Grief in the Workplace
“I have been trying to make the best of grief and am just beginning to learn to allow it to make the best of me.” ~Barbara Lazear Ascher
Grief can make the best of an individual and grief can make the best of a business if it is allowed. Fortunately, some employers know this, and many more can learn.
I recently spoke to a couple whose first baby died in utero. As expected, this couple was distraught. On top of the pain of their daughter’s death and the subsequent medical procedures, the husband also experienced a lack of support from his employer when he asked for time off. He decided in that moment, he would never return to that job. This man knew he needed to grieve and knew he needed support to do so.
Grief is a process, a normal reaction to loss - loss of a loved one, a marriage, a job, etc. Although a universal experience, grief is as unique as a fingerprint. No timetable for grief exists and it isn’t a linear process. Grief models abound but the stages aren’t orderly or predictable. It is an individual experience that occurs in a social context. Some of the common feelings of grief include shock and denial, disorganization, fear, anger, guilt and regret, sadness and depression.
Grief affects all aspects of a person’s life - emotional, mental, physical and spiritual. A grieving individual means a grieving worker. In addition to bringing grief to work, grief can be caused by death or loss as a part of work and when significant organizational changes occur. According to the Grief Recovery Institute Educational Foundation Inc., grief costs employers more than $75 billion per year. This same study also found that 75% of grievers experienced decreased concentration past the allowed leave and 90% of grieving employees in physical jobs reported a higher incidence of injuries due to decreased concentration. Grief can affect morale, productivity and absenteeism.
Fortunately, businesses have an opportunity to allow grief within their organizations and positively contribute to their workplace well-being. This is done by supporting grieving workers and creating a positive atmosphere for the bereaved as well as the rest of the workforce.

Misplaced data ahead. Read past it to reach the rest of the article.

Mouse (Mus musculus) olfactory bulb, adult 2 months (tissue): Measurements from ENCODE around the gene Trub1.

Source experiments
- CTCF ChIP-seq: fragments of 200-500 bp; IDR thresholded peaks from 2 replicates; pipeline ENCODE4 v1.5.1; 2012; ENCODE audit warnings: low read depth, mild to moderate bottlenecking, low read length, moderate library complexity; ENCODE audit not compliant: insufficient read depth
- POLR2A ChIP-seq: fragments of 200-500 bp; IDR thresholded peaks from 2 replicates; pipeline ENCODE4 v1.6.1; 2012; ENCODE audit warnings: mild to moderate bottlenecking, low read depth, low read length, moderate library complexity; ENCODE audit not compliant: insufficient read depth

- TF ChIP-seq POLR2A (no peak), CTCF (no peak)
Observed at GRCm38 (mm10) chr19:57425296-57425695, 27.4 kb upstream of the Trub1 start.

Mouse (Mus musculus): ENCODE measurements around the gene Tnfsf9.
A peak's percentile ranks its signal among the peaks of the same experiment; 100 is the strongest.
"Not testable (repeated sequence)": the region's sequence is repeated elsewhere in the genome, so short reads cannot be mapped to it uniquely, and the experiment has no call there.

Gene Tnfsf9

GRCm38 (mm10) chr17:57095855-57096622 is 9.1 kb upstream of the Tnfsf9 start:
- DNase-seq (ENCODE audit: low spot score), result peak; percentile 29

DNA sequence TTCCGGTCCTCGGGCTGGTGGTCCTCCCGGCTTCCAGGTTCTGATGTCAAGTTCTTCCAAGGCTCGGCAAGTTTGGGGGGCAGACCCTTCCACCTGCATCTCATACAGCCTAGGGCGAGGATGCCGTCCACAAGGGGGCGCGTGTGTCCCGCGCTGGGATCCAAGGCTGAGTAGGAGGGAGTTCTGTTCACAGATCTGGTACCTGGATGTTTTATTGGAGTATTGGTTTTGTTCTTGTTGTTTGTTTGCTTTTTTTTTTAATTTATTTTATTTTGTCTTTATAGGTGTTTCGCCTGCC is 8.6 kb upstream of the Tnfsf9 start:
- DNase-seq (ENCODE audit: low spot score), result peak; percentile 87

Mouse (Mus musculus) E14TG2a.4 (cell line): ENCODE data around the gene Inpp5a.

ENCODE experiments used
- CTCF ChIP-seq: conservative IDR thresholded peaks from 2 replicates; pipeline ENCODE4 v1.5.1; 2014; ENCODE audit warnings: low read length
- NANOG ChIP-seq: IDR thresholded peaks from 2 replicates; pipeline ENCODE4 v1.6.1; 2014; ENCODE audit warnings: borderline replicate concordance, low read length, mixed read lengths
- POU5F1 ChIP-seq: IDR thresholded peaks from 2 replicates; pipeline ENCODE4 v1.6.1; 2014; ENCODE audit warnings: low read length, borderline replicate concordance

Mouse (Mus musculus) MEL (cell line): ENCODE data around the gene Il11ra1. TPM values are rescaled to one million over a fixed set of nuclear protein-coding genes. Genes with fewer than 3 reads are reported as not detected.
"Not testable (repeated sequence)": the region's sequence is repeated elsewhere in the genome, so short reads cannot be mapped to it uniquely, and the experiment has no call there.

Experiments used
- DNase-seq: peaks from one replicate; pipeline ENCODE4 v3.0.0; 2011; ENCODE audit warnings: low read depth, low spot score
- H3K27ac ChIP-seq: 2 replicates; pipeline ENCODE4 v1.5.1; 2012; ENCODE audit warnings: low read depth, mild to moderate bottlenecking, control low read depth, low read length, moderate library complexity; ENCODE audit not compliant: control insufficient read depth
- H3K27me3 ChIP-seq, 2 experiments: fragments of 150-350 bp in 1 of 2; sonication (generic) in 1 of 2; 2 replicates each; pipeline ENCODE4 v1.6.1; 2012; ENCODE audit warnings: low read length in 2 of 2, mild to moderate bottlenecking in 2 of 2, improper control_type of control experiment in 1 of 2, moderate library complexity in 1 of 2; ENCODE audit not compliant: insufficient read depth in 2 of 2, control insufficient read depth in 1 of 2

According to Alan Wolfelt, Ph.D., grievers can heal when the six needs of mourning are met:
- Accept the reality of the death
- Let yourself feel the pain of the loss.
- Remember the person who died.
- Develop a new self-identity.
- Search for meaning.
- Let others help you –now and always.
The workplace can be one of the places where employees can meet these needs by offering three basic types of support.
One, be present. Individuals dealing with loss need others to simply be present for them. The employer can send the message: we care about you as a person grieving a loss. This means not avoiding the griever. Unfortunately, in our culture, our first reaction is often to avoid the painful situation for fear of not being capable of dealing with the emotions involved and/or for fear of not knowing what to say or do.
At the other end of the continuum, being present means not trivializing the situation. Platitudes such as “everything will be okay” are not helpful when the griever feels like nothing is okay.
Two, listen. Grievers need to tell their stories, over and over again. Listen in a non-judgmental way. Don’t try to take away the pain and don’t try to hurry the process. Grief shared is grief reduced. Employees who feel they have to suppress their emotions during the work day may find taking a sick day easier to do.
And three, be compassionate. Understand that grieving takes time and energy, so help the griever with their work. Share the workload, offer work that will not cause frustration, enable the griever to accomplish a new task each day and most importantly, be patient and understanding.
It is important for employers to train their staff about grief, about ways to help affected employees and about where to find additional help. A new website, www.griefconnection.org, provides information about grief resources in the Centre Region.
Grief can be very painful, but allowing it can make the best of an individual and an organization. Individuals who’ve journeyed through their grief will often find reconciliation and positive transformation. Businesses that address grief, will often find appreciative and loyal employees and as a result a decrease in the workplace costs of grief.
Remember the father who lost his daughter? He allowed his grief, attended a support group and found a new employer who allowed him to speak of his loss. He appreciates life more now than before.
To learn more about Grieving through our Helping Grieving Hearts Heal program, contact Jackie Naginey Hook for a phone consultation and please join our Facebook page to learn more about the grief process.